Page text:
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Introduction to the History of Union Station

A 1920s postcard of Union Station.

The Washington Evening Star was confident it understood the significance of October 27, 1907. On the 26th, its front page announced that the next day would witness not just the opening of “a new era in railroading” but “an event of signal importance in the history of Washington:” the opening of Union.

It was easy to dismiss these claims as hyperbole, since, like most papers of the day, the Evening Star often seemed more interested in promoting its hometown than in reporting about it. This time, however, the paper was accurate. The terminal did revolutionize railroading in the city: for the first time, its carriers all operated from under the same roof, and visitors to the nation’s capital finally received an appropriately grand welcome. More remarkable was how its influence spread into aspects of life far beyond transportation, including architecture, planning, economics, politics and government, race relations, and gender roles.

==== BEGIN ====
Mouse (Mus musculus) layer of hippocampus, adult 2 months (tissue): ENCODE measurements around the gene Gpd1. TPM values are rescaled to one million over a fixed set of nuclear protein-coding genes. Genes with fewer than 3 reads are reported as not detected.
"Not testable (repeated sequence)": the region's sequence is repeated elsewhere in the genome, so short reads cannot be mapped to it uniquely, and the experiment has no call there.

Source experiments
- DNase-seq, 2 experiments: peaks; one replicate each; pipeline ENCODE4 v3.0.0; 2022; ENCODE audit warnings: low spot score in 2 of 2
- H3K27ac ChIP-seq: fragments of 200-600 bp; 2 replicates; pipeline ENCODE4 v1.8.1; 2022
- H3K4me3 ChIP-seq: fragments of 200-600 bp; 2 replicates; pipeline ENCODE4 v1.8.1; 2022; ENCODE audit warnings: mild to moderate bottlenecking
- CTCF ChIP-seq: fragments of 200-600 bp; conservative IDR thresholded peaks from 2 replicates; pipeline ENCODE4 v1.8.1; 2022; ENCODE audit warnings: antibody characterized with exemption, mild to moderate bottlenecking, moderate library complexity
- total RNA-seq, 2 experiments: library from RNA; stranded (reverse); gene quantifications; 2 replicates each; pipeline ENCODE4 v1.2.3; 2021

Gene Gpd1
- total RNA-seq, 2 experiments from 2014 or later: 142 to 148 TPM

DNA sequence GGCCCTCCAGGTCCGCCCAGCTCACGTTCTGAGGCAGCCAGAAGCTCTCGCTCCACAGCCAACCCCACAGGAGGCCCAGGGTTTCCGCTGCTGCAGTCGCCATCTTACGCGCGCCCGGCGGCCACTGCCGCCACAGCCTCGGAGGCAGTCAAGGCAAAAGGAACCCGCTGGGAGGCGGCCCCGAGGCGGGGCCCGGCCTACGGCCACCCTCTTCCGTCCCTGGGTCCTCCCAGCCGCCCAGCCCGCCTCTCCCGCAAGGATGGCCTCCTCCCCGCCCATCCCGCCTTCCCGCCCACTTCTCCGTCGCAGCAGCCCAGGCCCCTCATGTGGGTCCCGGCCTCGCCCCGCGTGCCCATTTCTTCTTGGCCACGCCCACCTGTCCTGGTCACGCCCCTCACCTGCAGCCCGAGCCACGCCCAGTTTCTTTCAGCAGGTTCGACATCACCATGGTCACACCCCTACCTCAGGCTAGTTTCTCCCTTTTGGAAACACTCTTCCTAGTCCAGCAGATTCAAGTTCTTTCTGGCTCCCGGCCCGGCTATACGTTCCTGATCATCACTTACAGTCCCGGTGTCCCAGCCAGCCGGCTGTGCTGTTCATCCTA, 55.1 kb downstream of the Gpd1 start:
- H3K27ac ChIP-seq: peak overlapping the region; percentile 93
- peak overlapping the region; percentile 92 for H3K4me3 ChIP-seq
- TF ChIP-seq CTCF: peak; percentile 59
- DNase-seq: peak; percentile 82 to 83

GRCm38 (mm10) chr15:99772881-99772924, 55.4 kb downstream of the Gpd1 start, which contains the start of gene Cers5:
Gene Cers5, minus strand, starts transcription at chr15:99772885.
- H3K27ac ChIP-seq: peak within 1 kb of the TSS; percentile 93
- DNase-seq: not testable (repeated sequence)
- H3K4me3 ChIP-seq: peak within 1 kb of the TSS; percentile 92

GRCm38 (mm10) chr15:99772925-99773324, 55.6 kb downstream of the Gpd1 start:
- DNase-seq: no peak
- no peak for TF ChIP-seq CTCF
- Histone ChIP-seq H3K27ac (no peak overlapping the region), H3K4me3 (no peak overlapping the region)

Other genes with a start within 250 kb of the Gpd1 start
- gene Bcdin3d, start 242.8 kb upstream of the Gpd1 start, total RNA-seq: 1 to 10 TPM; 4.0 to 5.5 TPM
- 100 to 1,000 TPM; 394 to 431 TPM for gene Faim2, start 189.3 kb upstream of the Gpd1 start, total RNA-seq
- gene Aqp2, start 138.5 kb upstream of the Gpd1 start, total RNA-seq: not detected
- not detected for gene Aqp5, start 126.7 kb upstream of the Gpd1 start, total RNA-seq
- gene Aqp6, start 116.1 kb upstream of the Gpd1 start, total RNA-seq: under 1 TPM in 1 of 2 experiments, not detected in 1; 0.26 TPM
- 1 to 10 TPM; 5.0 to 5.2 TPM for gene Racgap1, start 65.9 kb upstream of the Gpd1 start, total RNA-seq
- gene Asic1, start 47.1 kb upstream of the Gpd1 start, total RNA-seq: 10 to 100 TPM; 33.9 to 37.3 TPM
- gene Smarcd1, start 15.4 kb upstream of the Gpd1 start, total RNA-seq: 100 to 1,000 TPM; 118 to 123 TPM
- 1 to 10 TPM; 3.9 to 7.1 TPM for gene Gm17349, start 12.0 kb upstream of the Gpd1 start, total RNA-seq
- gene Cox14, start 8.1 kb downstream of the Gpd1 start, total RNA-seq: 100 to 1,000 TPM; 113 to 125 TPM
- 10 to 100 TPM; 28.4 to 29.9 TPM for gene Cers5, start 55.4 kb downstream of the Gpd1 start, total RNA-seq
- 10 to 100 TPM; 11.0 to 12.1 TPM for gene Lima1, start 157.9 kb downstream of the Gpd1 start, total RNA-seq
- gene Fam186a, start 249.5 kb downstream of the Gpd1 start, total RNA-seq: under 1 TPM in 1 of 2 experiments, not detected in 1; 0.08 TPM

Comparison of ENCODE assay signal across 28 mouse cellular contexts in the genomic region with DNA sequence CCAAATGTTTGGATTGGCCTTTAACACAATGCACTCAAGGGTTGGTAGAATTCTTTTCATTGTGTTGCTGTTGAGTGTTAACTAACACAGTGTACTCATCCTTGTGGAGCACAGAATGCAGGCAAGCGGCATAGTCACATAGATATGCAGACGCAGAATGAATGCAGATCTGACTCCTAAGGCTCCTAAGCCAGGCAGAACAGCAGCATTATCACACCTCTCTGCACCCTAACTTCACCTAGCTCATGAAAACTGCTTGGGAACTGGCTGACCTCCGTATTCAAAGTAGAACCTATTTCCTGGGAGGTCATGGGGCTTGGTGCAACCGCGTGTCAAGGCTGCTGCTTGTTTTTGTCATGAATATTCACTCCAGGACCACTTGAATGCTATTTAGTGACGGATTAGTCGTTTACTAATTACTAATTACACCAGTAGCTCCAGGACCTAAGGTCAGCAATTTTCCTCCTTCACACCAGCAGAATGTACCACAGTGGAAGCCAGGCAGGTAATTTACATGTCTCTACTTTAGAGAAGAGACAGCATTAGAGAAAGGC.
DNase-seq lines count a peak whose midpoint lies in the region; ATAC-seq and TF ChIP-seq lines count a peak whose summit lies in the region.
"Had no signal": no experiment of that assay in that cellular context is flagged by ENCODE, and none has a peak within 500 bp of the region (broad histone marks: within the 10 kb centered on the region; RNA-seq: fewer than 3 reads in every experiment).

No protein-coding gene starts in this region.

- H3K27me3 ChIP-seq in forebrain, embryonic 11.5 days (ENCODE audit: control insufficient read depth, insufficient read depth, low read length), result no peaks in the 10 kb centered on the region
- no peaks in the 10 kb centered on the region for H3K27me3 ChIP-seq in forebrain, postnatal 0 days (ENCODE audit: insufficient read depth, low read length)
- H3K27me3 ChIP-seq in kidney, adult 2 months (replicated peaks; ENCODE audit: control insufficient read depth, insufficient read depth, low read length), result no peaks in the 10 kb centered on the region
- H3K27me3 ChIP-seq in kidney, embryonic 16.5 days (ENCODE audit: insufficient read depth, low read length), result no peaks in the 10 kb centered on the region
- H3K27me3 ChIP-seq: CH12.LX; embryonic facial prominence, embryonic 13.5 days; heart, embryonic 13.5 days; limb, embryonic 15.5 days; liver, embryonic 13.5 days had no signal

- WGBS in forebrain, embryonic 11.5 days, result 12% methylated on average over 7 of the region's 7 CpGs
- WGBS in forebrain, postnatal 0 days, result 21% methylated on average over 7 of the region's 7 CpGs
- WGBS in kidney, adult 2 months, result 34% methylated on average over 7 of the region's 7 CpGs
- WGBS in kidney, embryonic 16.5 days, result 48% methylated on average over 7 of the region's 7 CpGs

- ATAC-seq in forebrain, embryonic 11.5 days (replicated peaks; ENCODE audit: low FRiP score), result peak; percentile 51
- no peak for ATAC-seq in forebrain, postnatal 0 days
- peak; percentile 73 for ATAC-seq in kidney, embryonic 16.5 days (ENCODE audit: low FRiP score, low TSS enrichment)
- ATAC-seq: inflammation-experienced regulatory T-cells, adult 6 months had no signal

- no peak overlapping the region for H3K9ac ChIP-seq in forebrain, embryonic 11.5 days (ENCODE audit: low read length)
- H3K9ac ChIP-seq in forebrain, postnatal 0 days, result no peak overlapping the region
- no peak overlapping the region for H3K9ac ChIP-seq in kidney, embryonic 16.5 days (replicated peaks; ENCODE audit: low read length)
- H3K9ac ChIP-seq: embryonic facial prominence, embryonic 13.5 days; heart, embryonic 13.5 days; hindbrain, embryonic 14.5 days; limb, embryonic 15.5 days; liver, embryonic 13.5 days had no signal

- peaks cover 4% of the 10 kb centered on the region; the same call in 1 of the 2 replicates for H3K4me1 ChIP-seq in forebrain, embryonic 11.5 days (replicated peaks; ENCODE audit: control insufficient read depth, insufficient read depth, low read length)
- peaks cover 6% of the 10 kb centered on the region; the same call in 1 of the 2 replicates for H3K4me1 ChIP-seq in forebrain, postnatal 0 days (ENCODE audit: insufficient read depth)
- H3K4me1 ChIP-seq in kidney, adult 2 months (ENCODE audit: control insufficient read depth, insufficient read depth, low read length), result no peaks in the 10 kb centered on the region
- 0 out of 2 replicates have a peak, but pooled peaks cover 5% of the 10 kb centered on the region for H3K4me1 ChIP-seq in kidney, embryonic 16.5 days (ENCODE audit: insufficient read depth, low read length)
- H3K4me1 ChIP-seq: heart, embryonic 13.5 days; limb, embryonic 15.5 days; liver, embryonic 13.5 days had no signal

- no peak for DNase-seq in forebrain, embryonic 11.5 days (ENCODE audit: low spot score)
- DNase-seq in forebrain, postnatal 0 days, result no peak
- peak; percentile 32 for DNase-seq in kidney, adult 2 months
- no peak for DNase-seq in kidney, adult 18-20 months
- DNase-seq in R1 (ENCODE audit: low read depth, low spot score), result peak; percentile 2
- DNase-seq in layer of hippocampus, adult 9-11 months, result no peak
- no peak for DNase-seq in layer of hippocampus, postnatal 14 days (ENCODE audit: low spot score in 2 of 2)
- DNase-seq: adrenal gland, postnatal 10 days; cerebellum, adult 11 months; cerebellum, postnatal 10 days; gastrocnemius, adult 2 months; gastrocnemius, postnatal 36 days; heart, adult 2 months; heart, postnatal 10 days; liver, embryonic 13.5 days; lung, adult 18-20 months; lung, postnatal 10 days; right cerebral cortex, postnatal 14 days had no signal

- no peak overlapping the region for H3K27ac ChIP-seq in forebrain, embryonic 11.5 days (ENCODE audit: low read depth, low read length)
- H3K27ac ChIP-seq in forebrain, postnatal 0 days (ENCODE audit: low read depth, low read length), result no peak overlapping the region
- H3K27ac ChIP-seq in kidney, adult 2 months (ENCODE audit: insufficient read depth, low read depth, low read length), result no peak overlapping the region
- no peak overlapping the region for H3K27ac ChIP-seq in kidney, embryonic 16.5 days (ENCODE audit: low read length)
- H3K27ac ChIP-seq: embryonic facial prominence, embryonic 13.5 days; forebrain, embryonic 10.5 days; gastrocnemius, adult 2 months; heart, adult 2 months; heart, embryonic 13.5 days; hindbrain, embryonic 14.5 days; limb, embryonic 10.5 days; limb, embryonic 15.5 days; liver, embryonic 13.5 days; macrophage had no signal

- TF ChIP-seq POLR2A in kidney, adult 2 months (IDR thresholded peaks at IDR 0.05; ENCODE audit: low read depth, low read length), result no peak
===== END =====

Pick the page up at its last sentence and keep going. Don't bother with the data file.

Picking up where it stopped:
This site examines how, over the past century, Union Station has both shaped and documented life in the nation’s capital. Its importance appears most clearly through the stories of those who encountered it, from Presidents and movie starts to workers and travelers. Together their experiences reveal the central place Union Station has occupied in modern Washington and in the process illustrates how much one building can reveal about its community.